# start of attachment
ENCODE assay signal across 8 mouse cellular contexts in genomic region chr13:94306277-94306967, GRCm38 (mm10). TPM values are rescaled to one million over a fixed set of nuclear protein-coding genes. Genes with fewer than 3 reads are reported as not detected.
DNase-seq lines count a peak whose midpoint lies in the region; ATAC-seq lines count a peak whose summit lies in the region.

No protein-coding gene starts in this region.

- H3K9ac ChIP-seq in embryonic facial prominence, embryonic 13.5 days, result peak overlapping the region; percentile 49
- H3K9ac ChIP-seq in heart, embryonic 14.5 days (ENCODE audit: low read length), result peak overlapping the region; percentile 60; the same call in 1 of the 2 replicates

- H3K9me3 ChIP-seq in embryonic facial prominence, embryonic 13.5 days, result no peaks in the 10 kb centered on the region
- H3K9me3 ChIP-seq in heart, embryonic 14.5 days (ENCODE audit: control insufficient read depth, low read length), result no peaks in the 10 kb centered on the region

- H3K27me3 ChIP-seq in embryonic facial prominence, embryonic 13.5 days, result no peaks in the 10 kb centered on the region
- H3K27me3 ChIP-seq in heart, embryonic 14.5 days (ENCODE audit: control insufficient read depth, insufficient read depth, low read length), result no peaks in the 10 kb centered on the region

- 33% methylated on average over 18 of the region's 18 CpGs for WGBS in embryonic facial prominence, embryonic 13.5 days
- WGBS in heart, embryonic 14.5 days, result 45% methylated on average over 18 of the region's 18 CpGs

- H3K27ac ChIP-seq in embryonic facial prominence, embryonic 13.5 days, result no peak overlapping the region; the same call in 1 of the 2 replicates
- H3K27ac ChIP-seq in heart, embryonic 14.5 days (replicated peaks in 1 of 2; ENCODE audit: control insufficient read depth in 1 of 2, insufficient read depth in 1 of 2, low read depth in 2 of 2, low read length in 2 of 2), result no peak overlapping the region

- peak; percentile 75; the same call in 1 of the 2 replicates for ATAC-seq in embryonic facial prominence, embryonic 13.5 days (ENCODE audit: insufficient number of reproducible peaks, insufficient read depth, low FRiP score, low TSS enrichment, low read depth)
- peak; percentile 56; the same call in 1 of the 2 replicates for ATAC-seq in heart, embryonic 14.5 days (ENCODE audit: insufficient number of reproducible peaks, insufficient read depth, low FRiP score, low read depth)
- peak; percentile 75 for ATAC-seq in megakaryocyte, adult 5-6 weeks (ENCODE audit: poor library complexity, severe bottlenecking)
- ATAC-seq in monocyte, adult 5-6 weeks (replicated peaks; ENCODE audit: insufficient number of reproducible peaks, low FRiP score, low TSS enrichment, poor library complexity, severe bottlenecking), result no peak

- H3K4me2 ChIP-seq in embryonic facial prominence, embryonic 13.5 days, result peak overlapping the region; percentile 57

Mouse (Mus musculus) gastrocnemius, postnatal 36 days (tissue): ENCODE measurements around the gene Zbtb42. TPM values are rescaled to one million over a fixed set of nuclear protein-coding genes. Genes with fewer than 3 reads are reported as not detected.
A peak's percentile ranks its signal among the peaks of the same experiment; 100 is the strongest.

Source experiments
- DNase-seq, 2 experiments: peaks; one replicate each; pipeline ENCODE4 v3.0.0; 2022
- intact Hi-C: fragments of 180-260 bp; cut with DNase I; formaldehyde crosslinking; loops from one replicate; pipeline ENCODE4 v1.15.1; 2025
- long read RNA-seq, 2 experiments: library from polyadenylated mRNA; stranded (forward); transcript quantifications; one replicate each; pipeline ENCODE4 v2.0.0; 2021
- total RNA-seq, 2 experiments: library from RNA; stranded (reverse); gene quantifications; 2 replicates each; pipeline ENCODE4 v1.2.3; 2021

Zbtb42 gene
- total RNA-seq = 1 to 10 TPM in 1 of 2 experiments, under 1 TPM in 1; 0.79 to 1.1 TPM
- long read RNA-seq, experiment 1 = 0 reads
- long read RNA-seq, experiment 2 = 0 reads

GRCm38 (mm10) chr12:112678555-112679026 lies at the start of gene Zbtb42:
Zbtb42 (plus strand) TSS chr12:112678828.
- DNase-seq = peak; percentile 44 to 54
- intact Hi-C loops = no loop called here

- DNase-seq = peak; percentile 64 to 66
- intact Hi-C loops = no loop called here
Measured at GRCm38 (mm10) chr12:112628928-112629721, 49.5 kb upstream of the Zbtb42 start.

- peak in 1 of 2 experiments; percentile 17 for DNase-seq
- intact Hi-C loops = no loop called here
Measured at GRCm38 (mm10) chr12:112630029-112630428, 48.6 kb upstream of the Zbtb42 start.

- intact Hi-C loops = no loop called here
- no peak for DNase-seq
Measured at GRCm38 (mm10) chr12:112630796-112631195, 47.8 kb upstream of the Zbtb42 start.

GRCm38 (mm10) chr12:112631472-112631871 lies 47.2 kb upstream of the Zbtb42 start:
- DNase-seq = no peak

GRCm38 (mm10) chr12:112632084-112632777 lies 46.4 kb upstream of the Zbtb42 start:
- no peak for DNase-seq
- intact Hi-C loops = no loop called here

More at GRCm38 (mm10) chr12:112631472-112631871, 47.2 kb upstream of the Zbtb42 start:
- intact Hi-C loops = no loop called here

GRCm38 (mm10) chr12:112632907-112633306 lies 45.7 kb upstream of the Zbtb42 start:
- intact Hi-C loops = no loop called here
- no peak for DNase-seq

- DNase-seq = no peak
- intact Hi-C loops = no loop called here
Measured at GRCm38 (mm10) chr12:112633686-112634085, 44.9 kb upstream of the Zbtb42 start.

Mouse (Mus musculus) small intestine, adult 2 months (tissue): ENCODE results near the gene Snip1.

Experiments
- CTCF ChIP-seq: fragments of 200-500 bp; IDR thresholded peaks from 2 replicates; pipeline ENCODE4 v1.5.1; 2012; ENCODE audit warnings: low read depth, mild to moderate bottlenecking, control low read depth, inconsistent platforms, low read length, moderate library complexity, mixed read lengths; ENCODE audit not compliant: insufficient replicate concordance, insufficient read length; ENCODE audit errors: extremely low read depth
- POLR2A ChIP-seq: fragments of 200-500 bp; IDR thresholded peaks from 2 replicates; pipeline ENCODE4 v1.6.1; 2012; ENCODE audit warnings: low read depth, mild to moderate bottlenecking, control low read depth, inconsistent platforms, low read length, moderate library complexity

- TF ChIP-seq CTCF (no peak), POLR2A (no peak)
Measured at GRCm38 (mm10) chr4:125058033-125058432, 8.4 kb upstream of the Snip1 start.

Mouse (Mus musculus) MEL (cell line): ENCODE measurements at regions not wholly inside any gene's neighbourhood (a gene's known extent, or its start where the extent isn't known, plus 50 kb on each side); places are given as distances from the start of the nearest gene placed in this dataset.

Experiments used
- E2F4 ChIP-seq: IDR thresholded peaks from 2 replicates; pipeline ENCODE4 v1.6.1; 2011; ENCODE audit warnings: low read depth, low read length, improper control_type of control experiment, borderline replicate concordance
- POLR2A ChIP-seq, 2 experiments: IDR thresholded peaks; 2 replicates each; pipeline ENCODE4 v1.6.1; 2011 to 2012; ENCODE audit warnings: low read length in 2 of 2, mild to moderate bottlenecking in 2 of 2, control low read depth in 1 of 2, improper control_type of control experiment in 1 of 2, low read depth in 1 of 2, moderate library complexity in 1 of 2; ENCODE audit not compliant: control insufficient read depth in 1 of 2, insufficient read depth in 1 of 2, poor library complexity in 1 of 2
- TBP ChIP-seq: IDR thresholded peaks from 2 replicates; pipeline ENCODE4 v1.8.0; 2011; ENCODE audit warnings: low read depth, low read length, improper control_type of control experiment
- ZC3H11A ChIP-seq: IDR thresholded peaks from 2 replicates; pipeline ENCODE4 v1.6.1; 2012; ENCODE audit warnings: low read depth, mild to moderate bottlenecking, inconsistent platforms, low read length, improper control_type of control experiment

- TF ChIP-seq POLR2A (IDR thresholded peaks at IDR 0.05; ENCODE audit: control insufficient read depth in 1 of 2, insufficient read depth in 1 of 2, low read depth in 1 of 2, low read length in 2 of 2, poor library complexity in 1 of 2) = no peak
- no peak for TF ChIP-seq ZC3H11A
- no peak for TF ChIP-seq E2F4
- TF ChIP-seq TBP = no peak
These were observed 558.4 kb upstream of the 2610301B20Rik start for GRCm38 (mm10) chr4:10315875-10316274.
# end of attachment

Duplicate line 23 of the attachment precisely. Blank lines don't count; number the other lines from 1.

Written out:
- intact Hi-C: fragments of 180-260 bp; cut with DNase I; formaldehyde crosslinking; loops from one replicate; pipeline ENCODE4 v1.15.1; 2025